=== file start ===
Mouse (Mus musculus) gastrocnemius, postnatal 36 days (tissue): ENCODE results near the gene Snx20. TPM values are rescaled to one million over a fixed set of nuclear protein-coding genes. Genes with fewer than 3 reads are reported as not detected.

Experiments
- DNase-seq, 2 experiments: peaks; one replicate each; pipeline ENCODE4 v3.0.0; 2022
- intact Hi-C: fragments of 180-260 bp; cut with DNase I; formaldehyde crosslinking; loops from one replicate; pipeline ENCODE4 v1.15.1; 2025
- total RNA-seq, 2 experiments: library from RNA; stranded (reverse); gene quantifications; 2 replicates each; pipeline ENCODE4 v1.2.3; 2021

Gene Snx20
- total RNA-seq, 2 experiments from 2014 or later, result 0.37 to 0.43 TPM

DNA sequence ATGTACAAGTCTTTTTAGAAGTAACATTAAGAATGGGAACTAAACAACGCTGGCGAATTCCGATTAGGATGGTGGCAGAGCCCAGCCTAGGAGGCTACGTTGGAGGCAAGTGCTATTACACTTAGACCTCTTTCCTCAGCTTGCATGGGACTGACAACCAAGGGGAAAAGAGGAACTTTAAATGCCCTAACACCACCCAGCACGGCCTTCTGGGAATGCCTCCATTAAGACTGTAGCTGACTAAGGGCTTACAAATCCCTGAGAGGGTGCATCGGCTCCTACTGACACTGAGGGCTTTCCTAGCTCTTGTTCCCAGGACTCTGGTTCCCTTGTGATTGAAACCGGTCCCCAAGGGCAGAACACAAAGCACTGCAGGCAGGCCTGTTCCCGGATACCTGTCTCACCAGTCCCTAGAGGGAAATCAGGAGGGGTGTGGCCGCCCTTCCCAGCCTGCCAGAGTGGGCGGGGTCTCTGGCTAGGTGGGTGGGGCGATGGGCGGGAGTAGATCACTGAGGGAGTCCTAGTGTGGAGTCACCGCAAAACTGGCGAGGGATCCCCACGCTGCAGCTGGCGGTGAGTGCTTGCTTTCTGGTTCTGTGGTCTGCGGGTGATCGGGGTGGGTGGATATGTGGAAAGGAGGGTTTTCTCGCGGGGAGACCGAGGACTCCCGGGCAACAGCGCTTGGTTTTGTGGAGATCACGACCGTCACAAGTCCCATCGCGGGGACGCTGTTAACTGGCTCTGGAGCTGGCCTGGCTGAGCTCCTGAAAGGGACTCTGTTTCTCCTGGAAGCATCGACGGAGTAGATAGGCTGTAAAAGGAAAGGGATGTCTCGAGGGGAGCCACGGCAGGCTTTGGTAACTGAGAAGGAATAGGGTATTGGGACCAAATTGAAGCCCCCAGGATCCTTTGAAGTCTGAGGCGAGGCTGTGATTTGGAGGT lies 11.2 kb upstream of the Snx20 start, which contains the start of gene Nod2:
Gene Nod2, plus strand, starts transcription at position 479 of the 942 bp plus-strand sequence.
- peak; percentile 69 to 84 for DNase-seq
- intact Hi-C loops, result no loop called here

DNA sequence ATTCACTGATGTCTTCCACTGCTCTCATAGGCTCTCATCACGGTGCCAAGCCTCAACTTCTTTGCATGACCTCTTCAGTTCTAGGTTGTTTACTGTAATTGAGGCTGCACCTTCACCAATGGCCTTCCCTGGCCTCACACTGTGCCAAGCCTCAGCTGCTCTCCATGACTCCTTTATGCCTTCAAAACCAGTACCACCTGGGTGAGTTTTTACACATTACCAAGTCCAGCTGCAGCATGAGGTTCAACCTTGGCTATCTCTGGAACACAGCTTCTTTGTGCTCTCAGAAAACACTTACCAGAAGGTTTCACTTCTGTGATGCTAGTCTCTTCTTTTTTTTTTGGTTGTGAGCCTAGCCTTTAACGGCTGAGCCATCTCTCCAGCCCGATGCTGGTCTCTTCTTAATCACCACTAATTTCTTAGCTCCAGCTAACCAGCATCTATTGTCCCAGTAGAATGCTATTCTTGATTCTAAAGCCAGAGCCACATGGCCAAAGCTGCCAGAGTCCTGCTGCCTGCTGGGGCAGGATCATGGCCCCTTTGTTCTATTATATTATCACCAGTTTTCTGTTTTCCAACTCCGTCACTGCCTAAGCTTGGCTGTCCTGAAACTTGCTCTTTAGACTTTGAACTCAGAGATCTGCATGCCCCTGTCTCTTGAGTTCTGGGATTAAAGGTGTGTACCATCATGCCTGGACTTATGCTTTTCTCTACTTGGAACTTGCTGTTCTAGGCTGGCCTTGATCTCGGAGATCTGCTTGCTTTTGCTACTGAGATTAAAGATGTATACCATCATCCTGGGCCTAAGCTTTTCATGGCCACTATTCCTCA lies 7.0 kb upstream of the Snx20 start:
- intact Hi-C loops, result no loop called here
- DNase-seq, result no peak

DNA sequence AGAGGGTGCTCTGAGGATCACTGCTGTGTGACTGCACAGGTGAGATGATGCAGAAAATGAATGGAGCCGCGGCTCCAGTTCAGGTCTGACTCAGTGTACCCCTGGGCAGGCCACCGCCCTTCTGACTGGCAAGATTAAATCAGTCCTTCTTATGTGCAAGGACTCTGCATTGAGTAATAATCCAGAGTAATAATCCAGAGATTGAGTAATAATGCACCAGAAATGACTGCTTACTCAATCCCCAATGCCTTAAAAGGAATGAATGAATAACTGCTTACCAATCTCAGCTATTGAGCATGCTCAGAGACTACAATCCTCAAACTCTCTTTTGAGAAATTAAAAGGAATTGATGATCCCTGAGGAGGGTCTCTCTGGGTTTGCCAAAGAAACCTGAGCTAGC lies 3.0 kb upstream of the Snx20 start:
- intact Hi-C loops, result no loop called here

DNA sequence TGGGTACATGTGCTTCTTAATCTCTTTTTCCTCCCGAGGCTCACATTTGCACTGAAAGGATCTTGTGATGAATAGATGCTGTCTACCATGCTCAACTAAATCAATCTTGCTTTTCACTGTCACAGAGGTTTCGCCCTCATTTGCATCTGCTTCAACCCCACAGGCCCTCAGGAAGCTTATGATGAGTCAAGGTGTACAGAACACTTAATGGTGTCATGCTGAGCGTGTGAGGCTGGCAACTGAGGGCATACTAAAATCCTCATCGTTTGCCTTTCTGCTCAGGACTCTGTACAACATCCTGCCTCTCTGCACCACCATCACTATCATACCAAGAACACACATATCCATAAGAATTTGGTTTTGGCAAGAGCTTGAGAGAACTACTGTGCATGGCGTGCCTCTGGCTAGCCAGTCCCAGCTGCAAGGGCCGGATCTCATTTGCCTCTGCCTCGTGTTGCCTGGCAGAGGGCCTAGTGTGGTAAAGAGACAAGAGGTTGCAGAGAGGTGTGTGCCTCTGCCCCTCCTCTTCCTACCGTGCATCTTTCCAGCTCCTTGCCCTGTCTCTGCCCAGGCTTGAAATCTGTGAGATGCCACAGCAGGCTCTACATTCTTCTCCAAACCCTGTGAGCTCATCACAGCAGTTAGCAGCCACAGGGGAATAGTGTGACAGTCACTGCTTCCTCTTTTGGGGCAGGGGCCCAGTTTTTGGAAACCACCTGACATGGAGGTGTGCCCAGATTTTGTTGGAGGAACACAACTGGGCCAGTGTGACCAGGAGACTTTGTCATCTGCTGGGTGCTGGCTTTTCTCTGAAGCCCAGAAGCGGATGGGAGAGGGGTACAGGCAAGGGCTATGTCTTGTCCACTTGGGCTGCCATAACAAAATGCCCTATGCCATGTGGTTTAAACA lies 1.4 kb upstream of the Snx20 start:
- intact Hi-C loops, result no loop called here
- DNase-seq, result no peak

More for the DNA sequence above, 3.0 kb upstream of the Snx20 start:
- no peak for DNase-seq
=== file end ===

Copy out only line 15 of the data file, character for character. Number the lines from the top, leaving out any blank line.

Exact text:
DNA sequence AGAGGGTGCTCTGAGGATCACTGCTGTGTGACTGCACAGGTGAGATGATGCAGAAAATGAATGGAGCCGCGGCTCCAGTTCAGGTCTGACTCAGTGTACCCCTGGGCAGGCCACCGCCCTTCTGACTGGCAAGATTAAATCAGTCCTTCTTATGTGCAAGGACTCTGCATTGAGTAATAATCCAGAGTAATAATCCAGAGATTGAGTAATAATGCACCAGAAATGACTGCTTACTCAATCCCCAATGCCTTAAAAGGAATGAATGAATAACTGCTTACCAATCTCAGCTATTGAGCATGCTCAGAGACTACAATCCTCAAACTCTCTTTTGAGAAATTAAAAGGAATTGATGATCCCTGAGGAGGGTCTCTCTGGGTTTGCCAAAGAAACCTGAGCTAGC lies 3.0 kb upstream of the Snx20 start: